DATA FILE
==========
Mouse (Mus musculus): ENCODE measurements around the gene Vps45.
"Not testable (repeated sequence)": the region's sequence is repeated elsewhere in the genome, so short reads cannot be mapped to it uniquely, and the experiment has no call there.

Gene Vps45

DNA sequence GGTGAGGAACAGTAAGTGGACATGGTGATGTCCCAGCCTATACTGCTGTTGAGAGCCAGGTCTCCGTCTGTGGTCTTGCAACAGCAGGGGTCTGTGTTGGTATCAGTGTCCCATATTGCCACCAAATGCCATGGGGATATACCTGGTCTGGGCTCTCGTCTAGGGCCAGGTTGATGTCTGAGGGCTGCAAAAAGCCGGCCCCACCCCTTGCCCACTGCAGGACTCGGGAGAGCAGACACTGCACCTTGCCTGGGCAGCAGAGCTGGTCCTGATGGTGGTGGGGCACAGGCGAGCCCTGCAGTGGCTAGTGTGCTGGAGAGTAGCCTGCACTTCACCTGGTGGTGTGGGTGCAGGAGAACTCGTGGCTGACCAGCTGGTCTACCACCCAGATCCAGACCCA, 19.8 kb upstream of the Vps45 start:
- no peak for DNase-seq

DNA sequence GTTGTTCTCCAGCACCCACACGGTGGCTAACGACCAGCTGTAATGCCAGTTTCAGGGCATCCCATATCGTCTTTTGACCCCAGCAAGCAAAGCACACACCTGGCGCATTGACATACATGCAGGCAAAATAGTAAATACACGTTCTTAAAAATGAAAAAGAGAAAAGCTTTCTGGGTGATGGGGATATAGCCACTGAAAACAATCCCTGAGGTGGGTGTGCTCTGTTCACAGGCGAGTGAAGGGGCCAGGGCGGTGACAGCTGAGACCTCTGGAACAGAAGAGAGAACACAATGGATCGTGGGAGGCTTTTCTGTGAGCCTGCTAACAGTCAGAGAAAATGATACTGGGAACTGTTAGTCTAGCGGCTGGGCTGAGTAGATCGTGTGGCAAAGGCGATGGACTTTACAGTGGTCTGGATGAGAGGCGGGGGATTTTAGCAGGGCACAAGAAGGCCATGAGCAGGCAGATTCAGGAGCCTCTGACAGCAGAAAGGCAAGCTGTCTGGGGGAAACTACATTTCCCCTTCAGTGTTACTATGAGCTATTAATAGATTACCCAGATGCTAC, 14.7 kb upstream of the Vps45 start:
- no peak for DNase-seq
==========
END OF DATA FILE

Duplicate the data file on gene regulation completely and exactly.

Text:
Mouse (Mus musculus): ENCODE measurements around the gene Vps45.
"Not testable (repeated sequence)": the region's sequence is repeated elsewhere in the genome, so short reads cannot be mapped to it uniquely, and the experiment has no call there.

Gene Vps45

DNA sequence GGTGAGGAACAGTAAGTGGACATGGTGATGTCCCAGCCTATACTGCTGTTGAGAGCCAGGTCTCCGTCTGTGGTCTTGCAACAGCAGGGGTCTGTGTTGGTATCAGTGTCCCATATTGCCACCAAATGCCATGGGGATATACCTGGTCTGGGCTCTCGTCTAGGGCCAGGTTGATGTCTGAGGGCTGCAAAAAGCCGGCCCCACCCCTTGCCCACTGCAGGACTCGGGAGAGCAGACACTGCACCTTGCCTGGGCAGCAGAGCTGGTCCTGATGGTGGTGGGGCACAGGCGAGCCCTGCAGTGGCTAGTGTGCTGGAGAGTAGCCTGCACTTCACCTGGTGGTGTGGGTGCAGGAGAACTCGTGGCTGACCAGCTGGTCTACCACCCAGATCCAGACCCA, 19.8 kb upstream of the Vps45 start:
- no peak for DNase-seq

DNA sequence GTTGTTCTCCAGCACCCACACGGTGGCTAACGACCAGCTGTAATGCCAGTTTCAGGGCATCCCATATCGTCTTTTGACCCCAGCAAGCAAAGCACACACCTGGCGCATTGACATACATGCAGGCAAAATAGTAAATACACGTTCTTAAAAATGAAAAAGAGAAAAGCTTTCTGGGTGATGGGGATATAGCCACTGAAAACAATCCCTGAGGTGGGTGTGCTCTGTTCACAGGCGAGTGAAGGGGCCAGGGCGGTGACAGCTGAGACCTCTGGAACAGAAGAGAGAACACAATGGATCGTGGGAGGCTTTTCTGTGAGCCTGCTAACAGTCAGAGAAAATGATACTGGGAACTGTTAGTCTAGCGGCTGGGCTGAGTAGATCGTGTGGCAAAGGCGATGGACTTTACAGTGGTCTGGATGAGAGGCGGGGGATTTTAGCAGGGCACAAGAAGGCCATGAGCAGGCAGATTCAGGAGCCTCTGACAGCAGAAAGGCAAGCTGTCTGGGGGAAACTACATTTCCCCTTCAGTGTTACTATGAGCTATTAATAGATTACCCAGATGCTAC, 14.7 kb upstream of the Vps45 start:
- no peak for DNase-seq